Another S. Typhi toxin is the pore-forming hemolysin HlyE (ClyA) that accumulates in the periplasm of S. Typhi [34]. hlyE (STY1498) is encoded within SPI-18 together with the Typhi-associated invasin A (taiA, STY1499), and is required for efficient invasion of human epithelial cells. Functional transfer of S. Typhi hlyE to S. Typhimurium was shown to improve colonization of deep organs (spleen, liver) in mice [35], [36]. TaiA is a secreted, 27 kDa invasin that increases Salmonella uptake by human macrophages and is controlled by the virulence-related regulator PhoP [35]. Like in the case of cdtB, CGH indicated the presence of SPI-18 in the invasive isolates of Schwarzengrund, Montevideo, 9,12:l,v:- and Bredeney (Table 1 and Fig. 2A).

These results are in line with a recent report by den Bekker et al. [37], showing the presence of cdtB and hlyE-taiA in S. Schwarzengrund and Montevideo isolates, but also reveal their presence, for the first time, in serovars 9,12:l,v:- and Bredeney.

S. Typhi carries a fimbriae cluster known as the Typhi-colonization factor (tcf) operon (STY0345- STY0348) encoded in SPI-6 and was suggested to play a role in host specificity of S. Typhi to humans [38]. In addition to Typhi and Paratyphi A, the tcf operon was found present in serovars Choleraesuis, Schwarzengrund and Heidelberg [29], [39] and recently also in Virchow and Montevideo [37]. Our results confirmed the presence of tcf in blood isolates of these serovars and further identified its previously unknown presence in 9,12;l,v;- and Bredeney (Table 1 and Fig. 2A).

After finding the presence of cdtB, hlyE and tcfA in clinical isolates of serovars Schwarzengrund, 9,12:l,v:-, Bredeney and Montevideo, we have further examined a larger collection of 40 invasive and 43 gastroenteritis isolates from these four serovars (including the relevant 13 isolates shown in Fig. 2). The results presented in Table S7 showed that while tcfA was found in 3/4 invasive isolates of S. Schwarzengrund (as well as in the two reference sequenced genomes CVM19633 and SL480) it was uncommonly found in only 1/12 gastroenteritis isolates; indicating a variable and possibly source-related distribution of tcfA in S. Schwarzengrund. Yet, tcfA was found in all of the isolates from serovars 9,12:l,v:- (15 invasive and 13 gastroenteritis), Bredeney (13 invasive and 12 gastroenteritis) and Montevideo (8 invasive and 6 gastroenteritis). The distribution of cdtB and hlyE was more unified and found in all of the isolates examined (Table S7), indicating that their presence is typical to, at least, clinical isolates, from serovars 9,12:l,v:-, Bredeney and Montevideo and is not associated with a specific source (i.e. invasive vs. gastroenteritis).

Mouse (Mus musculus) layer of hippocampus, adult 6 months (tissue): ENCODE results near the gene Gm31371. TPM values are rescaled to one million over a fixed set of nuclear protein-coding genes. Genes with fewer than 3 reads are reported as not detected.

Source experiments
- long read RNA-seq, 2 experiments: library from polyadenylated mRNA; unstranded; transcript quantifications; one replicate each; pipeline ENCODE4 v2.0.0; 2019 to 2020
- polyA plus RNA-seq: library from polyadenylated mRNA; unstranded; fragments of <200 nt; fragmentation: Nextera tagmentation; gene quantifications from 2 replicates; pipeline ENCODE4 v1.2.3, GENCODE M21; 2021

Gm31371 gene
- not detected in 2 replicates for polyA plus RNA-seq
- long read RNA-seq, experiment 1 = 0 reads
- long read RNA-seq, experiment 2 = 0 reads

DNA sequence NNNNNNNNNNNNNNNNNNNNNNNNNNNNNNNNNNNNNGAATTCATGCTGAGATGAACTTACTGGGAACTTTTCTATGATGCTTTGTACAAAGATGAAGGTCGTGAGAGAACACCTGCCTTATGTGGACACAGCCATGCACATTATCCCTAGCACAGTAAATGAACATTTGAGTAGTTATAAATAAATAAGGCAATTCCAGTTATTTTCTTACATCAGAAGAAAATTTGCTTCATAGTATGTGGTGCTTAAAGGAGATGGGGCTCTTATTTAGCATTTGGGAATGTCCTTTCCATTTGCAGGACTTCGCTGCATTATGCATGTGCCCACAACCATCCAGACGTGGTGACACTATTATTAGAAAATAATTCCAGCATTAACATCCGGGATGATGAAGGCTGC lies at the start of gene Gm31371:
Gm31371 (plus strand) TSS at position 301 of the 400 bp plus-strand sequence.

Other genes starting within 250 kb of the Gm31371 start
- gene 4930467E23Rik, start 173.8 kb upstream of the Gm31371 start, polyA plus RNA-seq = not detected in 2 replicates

The presence of, so called, “typhoid-virulence genes” in a subset of NTS serovars was interesting and prompted us to test if they are also expressed. RNA purified from the invasive isolates of serovars Schwarzengrund, Montevideo, 9,12:l,v:- and Bredeney was used for a reverse-transcription PCR analysis. The results presented in Fig. 2B demonstrated that tcfA, hlyE, taiA and cdtB are readily expressed in these four serovars in-vitro, under conditions known to induce Salmonella invasion [40].

Moreover, homologs of two other yet uncharacterized typhoid genes, STY1413 and STY1360 were also identified in serovars Schwarzengrund, Montevideo, 9,12:l,v:- and Bredeney (Table 1). These two genes are characterized by a distinct G+C content and present amino acid sequence similarity to the EspN2-2 (EHU09761; E-value 6e-72) and EspS (YP_003363979; E-value 5e-14), T3SS effectors of E. coli and Citrobacter rodentium, respectively, implying that they might function as secreted effector proteins in these Salmonella serovars.